- Of those considering adoption, 37 percent say they are concerned the state’s rules would be too stringent to let them adopt, while one in five believe the state would deem them too old to adopt. In fact, people can adopt whether they are older or younger, married or single, wealthy or of modest means, homeowners or renters.
- 45 percent worry about biological parents taking a child back and believe private adoptions are more secure. Yet, public adoptions are very secure, since the parental rights of the children’s birth parents are permanently terminated before the children are made available for adoption.
- Nearly half, 47 percent, believe most children who are available for adoption from foster care have special needs and may be more difficult to care for than other children. The term “special needs” may create confusion, leading people to think all of these children have physical or emotional disabilities. In reality, “special needs” is a legal term used to define children who may qualify for a subsidy – and it applies to children who are age 8 or older, African American or part of a sibling group – even if they have no disability.
Through public education, expanded partnerships and a Web-based outreach campaign, "Explore Adoption" invites Floridians to find out more about the children immediately available for adoption within their home state. Kallinger said most Floridians are unaware of the significant benefits of public adoption, and a new poll shows they are more likely to consider adoption when they hear about them.
Among the benefits, public adoption:
Costs little or nothing. Virtually all costs to adopt a child from the public system – the home study, attorneys’ fees, court costs and training – are borne by the state. Many private adoptions can cost the adoptive family $20,000 or more.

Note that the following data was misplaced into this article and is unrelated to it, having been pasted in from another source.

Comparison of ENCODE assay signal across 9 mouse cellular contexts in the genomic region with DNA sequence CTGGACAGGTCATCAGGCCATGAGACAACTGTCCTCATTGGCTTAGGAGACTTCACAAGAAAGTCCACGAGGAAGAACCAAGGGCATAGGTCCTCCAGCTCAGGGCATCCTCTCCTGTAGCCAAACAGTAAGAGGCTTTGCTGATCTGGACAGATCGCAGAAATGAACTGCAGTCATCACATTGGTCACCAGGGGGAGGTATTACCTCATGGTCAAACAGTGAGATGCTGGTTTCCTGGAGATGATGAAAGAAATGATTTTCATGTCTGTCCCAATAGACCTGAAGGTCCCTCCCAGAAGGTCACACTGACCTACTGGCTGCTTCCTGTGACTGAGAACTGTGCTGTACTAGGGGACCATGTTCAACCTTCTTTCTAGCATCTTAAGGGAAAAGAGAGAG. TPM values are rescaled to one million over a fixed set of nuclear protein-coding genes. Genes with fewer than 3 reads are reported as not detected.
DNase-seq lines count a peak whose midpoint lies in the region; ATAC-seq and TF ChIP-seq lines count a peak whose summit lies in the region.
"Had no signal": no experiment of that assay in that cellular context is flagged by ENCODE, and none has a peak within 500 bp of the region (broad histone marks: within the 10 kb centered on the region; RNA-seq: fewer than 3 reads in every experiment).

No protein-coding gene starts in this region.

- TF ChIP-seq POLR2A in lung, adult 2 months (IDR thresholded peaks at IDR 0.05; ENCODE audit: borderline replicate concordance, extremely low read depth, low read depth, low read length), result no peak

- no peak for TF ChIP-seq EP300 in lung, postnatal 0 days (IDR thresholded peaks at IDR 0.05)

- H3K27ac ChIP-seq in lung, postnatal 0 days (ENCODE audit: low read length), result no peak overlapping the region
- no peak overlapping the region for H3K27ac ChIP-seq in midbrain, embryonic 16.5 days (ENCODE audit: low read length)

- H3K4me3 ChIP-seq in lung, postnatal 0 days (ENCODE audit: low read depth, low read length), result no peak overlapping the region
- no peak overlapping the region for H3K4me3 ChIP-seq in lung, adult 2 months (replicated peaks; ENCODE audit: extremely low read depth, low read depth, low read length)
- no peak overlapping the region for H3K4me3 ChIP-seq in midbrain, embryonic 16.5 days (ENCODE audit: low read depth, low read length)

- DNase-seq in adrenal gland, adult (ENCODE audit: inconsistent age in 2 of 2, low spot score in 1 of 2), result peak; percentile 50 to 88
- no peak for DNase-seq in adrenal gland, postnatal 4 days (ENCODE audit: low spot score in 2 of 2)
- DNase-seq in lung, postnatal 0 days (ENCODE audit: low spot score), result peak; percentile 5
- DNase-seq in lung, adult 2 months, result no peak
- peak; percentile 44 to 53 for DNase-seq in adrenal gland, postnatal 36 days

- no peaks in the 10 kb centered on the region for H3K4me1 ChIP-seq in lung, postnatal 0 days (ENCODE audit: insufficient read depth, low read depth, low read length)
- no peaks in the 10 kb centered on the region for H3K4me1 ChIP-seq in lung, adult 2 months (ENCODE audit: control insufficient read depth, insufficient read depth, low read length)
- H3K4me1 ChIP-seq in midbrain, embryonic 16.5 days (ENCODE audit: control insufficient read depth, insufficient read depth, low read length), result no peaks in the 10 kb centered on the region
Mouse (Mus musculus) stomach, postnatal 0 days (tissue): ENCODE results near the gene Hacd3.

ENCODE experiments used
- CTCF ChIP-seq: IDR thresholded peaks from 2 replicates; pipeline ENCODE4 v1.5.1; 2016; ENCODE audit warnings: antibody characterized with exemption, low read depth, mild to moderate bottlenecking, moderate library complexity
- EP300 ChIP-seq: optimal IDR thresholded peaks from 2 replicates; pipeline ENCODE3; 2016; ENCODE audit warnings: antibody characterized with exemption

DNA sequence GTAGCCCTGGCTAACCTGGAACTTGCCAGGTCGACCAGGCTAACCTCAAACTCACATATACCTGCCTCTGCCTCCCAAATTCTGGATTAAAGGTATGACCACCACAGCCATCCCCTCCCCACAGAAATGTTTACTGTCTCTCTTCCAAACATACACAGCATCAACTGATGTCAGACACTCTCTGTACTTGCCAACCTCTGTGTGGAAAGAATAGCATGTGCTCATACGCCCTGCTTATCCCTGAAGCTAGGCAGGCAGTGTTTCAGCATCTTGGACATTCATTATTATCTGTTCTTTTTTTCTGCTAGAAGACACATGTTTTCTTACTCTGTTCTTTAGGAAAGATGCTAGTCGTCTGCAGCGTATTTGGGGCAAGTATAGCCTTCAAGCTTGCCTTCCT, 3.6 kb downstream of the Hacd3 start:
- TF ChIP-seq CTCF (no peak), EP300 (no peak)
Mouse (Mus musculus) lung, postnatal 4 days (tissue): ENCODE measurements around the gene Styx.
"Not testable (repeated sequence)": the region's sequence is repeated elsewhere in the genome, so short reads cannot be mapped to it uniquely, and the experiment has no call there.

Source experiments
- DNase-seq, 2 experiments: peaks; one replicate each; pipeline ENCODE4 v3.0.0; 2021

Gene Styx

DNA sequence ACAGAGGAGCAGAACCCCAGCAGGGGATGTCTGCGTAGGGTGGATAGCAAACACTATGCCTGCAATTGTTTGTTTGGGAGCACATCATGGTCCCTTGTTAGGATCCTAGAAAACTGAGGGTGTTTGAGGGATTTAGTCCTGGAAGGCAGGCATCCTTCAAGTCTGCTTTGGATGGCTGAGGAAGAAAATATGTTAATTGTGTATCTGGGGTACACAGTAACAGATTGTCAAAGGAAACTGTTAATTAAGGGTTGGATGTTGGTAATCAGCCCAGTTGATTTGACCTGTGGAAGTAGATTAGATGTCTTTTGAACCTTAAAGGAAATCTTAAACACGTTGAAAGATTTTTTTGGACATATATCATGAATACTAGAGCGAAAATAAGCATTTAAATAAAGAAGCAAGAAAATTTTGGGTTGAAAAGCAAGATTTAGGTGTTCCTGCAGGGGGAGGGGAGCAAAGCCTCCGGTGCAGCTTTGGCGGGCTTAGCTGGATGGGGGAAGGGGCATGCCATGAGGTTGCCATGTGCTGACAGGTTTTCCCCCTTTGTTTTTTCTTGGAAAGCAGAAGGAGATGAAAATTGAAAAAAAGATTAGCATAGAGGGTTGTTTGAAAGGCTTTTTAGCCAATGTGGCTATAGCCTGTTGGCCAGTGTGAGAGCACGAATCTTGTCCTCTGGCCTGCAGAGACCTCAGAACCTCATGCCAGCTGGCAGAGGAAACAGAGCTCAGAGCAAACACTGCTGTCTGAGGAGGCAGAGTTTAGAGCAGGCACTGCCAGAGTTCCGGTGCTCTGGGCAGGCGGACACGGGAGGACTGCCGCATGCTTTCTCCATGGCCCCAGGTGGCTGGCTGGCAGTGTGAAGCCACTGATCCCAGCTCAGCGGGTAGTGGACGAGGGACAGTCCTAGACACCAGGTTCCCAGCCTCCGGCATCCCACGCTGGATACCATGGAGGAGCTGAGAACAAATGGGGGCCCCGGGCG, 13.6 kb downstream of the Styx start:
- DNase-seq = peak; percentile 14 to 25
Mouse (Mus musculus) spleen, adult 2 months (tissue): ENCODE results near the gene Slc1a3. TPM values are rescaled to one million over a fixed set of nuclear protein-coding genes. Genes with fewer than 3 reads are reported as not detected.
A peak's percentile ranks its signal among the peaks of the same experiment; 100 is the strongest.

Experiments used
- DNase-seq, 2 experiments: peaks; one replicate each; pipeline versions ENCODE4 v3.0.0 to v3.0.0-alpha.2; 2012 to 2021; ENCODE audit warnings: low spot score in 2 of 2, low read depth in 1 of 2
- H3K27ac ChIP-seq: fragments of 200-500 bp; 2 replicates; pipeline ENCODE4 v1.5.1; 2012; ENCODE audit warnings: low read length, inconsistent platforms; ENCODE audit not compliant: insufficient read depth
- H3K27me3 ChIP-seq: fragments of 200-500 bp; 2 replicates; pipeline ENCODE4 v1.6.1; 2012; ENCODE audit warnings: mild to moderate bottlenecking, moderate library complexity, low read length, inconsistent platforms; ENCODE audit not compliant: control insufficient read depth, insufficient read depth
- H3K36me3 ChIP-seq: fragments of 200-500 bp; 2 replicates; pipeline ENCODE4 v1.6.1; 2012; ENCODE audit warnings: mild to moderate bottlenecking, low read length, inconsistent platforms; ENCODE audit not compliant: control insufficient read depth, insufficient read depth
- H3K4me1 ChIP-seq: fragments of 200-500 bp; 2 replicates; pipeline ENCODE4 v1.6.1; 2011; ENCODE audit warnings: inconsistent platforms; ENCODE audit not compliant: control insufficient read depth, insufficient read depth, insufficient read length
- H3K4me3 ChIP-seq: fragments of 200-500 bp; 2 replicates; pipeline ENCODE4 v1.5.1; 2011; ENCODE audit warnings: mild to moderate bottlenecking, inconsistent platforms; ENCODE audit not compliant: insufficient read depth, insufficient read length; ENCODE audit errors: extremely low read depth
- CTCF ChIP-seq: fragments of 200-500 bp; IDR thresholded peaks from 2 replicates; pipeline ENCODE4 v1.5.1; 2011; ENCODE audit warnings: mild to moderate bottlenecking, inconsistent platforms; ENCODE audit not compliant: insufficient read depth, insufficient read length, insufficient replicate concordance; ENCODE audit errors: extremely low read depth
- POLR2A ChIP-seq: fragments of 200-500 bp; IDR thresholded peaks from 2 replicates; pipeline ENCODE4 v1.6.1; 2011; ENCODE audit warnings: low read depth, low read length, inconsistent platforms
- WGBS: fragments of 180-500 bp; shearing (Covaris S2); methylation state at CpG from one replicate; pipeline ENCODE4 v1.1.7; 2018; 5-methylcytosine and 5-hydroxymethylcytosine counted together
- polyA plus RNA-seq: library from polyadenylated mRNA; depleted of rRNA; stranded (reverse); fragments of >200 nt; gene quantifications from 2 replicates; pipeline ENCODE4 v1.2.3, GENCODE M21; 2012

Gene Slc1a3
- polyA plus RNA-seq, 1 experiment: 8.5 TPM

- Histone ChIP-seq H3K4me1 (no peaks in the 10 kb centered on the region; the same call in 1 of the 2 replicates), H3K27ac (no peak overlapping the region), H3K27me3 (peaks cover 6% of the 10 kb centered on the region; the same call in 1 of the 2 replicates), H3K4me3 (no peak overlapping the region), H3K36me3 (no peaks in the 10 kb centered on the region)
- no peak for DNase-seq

Is very secure. Children are not made available for public adoption until a judge has terminated their birth parents’ rights. This is a key education point, because 83 percent of Floridians polled said they would be more likely to adopt if they knew there were no chance the child would be returned to the birth parent.
Provides financial supports. Children adopted through the public system qualify for free health care until they turn 18, free college tuition at any state university, community college or trade school, and may qualify for monthly financial assistance, depending on the child’s needs. More than 70 percent of those polled said they were more likely to adopt when they learned about the health care and tuition benefits.
Provides an opportunity to get to know a child. Prospective parents can search for a child who matches their interests through a searchable database on www.adoptflorida.org and can meet and get to know a child to make sure it’s a good match for all.
Can be speedy. The entire process – from orientation, training, background checks, and home study, to getting matched with a child or children – can often be accomplished in about nine months.